The Tale (tail) Of The Ragged Kite!

Sam Reynolds Aug19 002a

We've had several photos sent to us recently of red kites looking "worse for wear"!

Red kites moult a small number of their feathers on an annual basis, with non-breeding birds starting to moult earliest in the year (even as early as April). Parents tend to start moulting once their young have fledged in June / July.

Moulting is an energy-sapping process, it taking individual feathers 8 to 10 weeks to grow back to full size.

Many times you will spot that the gaps in the wing feathers are symmetrical (same on both sides), this is a natural occurrence helping the birds maintain their flying abilities. In general feathers will be moulted in the same pattern / order on each wing during each moult season, with moulting normally having concluded by November.

Our red kites do not migrate over large distances, though you will find them congregating in 'winter roosts'. As with many birds moulting is unusual during winter months as the birds are conserving their energy. If you see a bird with a missing feather at this time of the year it may well have been damaged by flying into something!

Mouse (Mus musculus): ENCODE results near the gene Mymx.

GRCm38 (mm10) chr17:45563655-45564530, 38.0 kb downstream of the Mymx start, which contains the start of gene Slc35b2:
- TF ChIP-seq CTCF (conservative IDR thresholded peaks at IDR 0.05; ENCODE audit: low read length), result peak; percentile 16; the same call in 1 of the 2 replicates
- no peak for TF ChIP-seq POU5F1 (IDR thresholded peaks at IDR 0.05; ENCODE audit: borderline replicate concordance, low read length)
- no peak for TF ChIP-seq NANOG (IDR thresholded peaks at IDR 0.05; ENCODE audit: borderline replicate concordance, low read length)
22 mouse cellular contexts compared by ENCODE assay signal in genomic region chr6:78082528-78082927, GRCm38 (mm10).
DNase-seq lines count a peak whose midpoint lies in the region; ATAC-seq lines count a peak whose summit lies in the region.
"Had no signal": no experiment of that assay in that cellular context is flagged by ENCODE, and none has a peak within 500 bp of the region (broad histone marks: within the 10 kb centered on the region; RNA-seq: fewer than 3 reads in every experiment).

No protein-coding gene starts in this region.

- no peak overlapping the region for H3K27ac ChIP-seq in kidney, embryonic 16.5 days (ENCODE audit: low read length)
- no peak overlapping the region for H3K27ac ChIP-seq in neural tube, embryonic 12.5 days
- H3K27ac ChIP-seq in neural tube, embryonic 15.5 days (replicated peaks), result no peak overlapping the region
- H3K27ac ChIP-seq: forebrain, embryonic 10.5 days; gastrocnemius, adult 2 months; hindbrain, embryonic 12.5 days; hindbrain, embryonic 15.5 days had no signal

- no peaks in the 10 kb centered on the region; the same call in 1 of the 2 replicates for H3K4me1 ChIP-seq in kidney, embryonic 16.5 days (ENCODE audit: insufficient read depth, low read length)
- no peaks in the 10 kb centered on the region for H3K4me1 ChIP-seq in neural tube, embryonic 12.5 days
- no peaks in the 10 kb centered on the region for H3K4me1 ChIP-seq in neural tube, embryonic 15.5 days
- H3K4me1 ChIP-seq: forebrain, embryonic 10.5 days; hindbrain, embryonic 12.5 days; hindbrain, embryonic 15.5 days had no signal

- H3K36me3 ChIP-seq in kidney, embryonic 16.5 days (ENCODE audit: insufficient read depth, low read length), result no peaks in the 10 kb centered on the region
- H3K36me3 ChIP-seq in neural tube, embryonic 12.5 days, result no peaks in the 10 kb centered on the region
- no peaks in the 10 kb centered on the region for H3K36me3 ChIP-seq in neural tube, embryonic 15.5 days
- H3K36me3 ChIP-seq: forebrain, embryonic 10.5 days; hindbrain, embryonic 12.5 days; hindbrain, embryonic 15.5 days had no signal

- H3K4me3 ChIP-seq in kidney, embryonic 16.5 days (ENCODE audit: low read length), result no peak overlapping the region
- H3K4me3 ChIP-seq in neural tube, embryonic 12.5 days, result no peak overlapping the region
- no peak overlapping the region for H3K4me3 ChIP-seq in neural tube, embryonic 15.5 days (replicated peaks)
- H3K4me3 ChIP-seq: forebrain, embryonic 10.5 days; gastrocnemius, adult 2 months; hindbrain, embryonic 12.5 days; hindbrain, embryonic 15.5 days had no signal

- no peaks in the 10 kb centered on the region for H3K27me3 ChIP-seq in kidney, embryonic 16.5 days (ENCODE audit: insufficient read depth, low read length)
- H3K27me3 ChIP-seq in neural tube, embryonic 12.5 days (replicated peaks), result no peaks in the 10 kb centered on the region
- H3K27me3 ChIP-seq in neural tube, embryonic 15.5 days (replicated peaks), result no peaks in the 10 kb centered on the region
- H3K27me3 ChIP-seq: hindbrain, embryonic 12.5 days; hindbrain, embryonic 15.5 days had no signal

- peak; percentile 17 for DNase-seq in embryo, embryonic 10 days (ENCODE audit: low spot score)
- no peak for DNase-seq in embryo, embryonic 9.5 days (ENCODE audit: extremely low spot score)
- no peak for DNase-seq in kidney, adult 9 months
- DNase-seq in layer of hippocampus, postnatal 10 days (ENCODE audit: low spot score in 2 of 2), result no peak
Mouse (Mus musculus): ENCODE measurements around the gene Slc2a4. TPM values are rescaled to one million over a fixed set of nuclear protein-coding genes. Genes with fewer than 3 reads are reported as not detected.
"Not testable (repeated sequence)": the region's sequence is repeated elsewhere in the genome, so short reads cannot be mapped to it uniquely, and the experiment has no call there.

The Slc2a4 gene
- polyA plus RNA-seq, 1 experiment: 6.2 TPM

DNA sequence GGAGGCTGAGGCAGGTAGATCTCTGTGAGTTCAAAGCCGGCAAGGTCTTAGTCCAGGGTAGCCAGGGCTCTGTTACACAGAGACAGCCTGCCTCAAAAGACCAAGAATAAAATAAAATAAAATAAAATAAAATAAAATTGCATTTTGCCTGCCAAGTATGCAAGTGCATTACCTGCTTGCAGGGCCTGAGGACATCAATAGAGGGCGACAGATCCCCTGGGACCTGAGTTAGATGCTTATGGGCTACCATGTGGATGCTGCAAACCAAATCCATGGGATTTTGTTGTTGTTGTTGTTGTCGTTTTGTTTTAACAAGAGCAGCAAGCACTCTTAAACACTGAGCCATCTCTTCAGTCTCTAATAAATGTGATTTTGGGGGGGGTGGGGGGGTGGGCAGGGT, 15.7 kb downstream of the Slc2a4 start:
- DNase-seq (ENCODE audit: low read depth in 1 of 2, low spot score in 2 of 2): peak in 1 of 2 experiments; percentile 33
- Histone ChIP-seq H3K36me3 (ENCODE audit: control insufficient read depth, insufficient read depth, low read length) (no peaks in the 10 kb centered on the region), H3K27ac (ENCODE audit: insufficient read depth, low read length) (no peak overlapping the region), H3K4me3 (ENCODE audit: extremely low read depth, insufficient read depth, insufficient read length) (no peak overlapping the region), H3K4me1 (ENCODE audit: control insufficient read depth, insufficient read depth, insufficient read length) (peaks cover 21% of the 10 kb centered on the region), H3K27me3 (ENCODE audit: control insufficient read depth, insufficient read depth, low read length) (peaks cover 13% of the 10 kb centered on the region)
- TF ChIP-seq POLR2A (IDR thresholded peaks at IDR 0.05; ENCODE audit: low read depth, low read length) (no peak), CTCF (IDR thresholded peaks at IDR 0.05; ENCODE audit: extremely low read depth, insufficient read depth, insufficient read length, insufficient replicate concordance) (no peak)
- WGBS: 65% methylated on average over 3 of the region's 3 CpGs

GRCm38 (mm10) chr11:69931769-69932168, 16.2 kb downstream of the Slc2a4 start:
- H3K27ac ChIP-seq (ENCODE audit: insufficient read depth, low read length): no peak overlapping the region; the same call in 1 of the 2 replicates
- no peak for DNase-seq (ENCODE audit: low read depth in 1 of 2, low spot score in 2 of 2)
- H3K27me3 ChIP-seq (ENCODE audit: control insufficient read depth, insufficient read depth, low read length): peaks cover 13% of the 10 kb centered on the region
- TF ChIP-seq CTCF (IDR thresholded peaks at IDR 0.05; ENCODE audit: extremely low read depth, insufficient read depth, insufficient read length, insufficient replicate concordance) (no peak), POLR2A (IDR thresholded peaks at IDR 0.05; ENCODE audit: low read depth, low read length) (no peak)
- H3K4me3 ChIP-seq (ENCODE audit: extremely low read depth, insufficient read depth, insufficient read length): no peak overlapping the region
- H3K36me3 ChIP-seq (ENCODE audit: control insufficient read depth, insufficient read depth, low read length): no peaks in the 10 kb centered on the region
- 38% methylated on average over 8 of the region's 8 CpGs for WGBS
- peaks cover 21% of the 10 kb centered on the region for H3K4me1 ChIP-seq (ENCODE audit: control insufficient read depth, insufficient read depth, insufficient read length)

Sam Reynolds Aug19 004

A section taken from © Sam Reynolds photo clearly shows at least 3 areas of regrowth on the right wing.

Martin Roper Aug19 001a

A great image from © Martin Roper showing asymetrical missing primary feathers near the end of the wing and regrowing secondaries (as seen) hidden from view nearer the body. We can clearly see a regrowing tail feather (retrices).

White Feather2a

The image above from © Terence Porter, which featured in a previous News story, shows the white on primary feathers that is normally covered by the last (missing) primary feather.

Leon Kirkbride July19 0017

And a final image from © Leon Kirkbride which appears to show a red kite with a damaged wing feather

There has been little research in to the annual moult of the red kites, but for those who would like to learn more about raptors and their moult we can suggest reading https://bioone.org/journals/ardeola/volume-65/issue-2/arla.65.2.2018.rp1/Moult-in-Birds-of-Prey--A-Review-of-Current/10.13157/arla.65.2.2018.rp1.full